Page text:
Some musicians charge into their success thrashing out on a guitar or smashing the skins off a drum set, utilising their singular instrumental talent to hash out their career, content to stick to one musical tool. Shugo Tokumaru is a Japanese musician who started with an electric guitar before deciding to move beyond the usual handful of instruments to develop his own uniquely sweet style of music making. Tokumaru can now play around 100 different instruments, including a mixture of traditional and non-traditional devices, and uses them to craft a gentle wonderland of indie pop.

Port Entropy is his fifth full length effort and showcases the wide range of talents that lie within Tokumaru, who concocts a complex construction that bobs along atop a musical sea that weaves labyrinthine instrumental layering and a world inhabited by an assortment of abstract cartoon characters. Shugo's work could easily transform into a beautifully realised soundtrack to a quaint animated feature on the nature of the heart and the head but, for now, we have an 11-track album that provides a light-hearted listen when all else fades away.

The lyrics are all Japanese, so a large section of the musical meaning could very well be lost in translation, thanks to my lack of lingual ability (however much I wish it were not so). Nonetheless, the sway and cadence is enough at times to push through the language barrier, both optimistic and enigmatic in equal measure.

Opening track 'Platform' showcases the flow and feel of the record from the get-go, entering in a muted and serene fashion before turning the volume up into a wondrous little riff of multiple instrumentation that sparkles with unexplainable warmth. 'Lahaha' is a an amalgam of indie folk and children's pop that bounds forth with a driving glee, sounding like the first charge of a bright and joyous summer's day. Port Entropy is a record that fizzles for the most part but unexpectedly drops into monotony on a handful of unfortunate moments. However, the emotive experience is at the heart of this work, with Tokumaru applying his instrumental range to evoke exact and insistent sentiments. From the muted melancholy in the low blues peeking into 'Laminate' to the reminiscent piano plinks of 'Linne' that uses an inspired touch of Theremin to ooze the regrets and hopes of a thousand memories.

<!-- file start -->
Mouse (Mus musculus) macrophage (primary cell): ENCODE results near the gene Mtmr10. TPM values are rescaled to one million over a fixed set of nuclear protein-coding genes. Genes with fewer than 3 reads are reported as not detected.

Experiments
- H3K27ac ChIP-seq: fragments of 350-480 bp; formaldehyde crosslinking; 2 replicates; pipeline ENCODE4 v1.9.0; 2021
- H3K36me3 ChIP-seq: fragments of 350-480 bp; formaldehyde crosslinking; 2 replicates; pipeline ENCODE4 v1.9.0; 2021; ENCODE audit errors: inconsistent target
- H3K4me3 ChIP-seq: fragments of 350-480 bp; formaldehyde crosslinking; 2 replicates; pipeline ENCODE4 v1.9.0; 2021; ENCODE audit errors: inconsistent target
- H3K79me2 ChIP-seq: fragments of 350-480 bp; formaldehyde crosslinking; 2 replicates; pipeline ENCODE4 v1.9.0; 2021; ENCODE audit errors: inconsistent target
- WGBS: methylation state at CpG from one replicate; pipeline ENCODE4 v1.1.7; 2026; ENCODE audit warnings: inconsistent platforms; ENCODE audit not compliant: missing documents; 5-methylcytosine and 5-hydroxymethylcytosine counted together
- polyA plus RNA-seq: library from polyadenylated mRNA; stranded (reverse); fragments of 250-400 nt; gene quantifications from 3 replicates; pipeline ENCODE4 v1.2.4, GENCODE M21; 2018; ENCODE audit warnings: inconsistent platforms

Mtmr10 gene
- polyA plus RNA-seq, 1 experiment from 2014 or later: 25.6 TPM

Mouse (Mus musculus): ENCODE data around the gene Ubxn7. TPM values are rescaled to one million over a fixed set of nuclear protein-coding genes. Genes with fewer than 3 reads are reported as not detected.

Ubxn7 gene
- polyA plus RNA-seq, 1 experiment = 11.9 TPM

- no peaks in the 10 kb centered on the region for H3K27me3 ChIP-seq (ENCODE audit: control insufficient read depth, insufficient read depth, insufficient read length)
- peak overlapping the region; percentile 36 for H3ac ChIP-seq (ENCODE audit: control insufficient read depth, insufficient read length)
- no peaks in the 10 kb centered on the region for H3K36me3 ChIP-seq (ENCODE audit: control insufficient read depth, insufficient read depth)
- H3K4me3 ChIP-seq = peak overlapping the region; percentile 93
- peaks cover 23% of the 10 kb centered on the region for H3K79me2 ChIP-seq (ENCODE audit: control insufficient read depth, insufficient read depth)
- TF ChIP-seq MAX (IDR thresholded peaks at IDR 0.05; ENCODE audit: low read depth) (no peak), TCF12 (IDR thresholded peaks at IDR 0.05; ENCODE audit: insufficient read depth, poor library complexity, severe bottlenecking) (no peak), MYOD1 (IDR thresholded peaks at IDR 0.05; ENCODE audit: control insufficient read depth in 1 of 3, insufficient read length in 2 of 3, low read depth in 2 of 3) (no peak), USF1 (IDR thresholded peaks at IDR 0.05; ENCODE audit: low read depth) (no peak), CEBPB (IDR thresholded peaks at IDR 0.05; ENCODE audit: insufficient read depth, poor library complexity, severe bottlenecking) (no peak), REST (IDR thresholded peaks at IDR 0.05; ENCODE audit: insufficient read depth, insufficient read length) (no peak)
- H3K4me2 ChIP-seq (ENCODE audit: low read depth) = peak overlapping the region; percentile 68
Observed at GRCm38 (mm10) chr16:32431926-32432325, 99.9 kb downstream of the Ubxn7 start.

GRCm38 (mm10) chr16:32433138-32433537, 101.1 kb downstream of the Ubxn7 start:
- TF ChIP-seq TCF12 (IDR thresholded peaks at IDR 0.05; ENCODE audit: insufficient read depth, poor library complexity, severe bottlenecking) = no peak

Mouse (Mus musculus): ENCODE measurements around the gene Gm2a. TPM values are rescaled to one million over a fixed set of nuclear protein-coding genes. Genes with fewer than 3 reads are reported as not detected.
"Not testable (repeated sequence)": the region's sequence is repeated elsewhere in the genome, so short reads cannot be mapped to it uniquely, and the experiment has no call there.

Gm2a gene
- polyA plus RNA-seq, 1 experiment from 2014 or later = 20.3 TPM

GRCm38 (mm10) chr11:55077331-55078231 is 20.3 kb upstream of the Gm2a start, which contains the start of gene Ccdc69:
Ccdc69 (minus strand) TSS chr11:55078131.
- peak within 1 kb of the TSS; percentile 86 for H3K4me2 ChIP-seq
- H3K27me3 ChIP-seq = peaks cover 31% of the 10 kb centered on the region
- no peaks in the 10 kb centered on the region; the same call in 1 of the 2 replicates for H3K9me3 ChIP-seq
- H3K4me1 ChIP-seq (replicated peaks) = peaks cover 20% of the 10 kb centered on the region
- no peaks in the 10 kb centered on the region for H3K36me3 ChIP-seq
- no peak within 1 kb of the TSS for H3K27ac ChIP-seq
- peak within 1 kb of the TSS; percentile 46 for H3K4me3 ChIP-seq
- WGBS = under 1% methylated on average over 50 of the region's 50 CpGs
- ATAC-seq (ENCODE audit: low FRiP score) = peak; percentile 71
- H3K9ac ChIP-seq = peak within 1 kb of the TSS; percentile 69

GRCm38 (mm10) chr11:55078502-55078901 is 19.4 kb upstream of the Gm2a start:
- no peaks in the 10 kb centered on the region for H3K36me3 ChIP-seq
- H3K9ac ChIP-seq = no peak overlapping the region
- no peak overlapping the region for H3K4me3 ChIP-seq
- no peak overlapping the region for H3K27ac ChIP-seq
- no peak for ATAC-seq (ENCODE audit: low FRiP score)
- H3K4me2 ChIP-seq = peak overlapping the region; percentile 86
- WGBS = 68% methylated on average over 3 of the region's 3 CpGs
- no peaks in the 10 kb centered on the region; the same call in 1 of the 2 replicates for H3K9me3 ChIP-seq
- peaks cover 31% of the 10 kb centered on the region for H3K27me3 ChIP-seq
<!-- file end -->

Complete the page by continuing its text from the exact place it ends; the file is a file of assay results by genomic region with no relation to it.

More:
While a few tracks don't have the consistency and punch of others, it's hard to dislike anything about this record (unless you are generally a gloomy gus, in which case you may be puking by track three) thanks to the honesty, heartfelt homeliness and warmth on display. All of this must come from Shugo Tokumaru's indomitable spirit that enabled him to record a bedroom record that sounds so rich, responsive and charming, pulling you into his effortlessly wistful world.

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